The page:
Supporters of ending the crude oil export ban are trying to drum up Democratic support ahead of possible amendment votes in the Senate next week, while GOP senators signaled plans to bring the sage grouse and other threatened species into the defense authorization debate.
Republicans yesterday indicated there’s solid support in their caucus for taking on the export ban but conceded that the extent of Democratic support was less clear.
"I think on our side we’re pretty good," said Senate Energy and Natural Resources Chairwoman Lisa Murkowski (R-Alaska). "But you gotta have more than just us."
Competing export amendments by Sens. John Cornyn (R-Texas) and Ed Markey (D-Mass.) are pending to the defense measure H.R. 1735, which Senate leaders are hoping to complete by the end of next week.
Cornyn had expected a vote yesterday on his amendment to study whether crude exports could aid U.S. allies or undercut Russian President Vladimir Putin’s regime. Before that vote was postponed, he stressed that the amendment was narrow in scope and not meant to entirely lift the ban on exporting crude.
"I support lifting the ban, but this doesn’t do that," Cornyn told reporters yesterday morning. "I think what we need to do is help people understand that it’s more complex an issue and that this is, as Leon Panetta and others have said, a way to protect our national security."
He was apparently referring to a recent Wall Street Journal column from President Obama’s former CIA director making the case for oil exports. The column has been widely touted by oil industry proponents of lifting the ban since its publication.
Markey’s sense of the Senate resolution declares that exports should not be authorized if they increase fuel prices or U.S. reliance on oil imports. Murkowski said yesterday she was still studying the language.
"Well, of course it’s not possible to get a national interest determination if it would increase vulnerability to the country for increased prices," she said.
Sen. John Hoeven (R-N.D.) yesterday sounded optimistic on mustering Democratic votes for exports but said the prospects may hinge on the legislative context.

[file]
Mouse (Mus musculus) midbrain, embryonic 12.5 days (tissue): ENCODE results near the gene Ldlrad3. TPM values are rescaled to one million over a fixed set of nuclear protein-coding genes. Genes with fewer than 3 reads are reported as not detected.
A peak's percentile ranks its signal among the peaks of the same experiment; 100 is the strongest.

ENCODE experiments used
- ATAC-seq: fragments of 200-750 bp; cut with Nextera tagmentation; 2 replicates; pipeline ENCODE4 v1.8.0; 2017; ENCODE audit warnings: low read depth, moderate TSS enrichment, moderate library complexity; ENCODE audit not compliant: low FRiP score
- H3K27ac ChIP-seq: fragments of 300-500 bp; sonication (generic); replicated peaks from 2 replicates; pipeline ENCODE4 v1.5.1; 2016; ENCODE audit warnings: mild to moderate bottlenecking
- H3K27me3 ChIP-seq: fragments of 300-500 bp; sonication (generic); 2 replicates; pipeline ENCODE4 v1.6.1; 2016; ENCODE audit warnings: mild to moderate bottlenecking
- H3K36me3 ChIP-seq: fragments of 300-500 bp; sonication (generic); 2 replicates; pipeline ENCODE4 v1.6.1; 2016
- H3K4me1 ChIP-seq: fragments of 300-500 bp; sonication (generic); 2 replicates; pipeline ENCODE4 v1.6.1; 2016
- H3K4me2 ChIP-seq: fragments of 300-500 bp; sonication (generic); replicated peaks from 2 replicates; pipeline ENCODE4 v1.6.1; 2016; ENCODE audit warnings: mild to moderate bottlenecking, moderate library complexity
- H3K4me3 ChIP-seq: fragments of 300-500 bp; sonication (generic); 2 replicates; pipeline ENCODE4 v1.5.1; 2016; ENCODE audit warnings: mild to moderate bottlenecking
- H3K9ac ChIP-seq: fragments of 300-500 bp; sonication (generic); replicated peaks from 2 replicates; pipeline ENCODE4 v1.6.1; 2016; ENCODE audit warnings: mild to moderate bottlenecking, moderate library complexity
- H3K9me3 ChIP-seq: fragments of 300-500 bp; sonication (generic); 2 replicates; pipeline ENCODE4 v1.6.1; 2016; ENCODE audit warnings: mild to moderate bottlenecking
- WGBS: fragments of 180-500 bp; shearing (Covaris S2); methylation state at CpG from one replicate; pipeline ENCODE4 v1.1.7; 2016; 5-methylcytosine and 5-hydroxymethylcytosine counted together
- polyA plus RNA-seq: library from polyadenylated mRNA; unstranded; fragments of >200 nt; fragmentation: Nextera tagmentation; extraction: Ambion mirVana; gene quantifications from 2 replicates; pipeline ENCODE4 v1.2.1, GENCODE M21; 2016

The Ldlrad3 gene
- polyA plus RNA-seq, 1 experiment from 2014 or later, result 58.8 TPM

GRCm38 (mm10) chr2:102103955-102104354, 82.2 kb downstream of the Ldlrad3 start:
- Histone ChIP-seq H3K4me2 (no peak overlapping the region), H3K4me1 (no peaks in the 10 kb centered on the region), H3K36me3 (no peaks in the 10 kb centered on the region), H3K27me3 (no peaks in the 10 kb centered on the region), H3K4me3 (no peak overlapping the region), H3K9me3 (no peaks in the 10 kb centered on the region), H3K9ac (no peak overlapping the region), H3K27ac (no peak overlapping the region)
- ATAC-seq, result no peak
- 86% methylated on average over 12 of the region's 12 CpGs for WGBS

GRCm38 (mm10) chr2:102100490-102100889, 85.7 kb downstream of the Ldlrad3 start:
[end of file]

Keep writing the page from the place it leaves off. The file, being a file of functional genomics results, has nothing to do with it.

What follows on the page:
"I would say we’re close, but it depends on the bill, whether it’s the right fit and people are agreeable to supporting it on that particular bill," he said, adding that it’s unclear how Democratic leaders will proceed on the defense measure.
Citing the security aspects of oil exports, Murkowski called up her own amendment to repeal the export ban, arguing in an afternoon floor speech that the defense bill provides an appropriate forum for the debate.
Birds and beetles
Republicans are also weighing their options for using the defense bill to push back against protections for threatened species whose habitat overlaps with oil- and gas-rich public lands.
The House-passed defense authorization measure includes a 10-year prohibition on an Endangered Species Act listing for the sage grouse, and a similar provision is included in an amendment filed yesterday by Sen. Mike Lee (R-Utah).
That measure — backed by a number of other Republicans — would also bar the lesser prairie chicken from ESA protections until 2021, while delisting the American burying beetle.
While his name was not among the GOP co-sponsors of Lee’s amendment, Sen. Cory Gardner (R-Colo.) signaled yesterday that he plans to file a sage grouse amendment to the Senate bill.
"There will be opportunities for negotiated language," he said in a brief interview with E&E Daily, adding that he was optimistic for the prospects of a vote.
Reporter Nick Juliano contributed.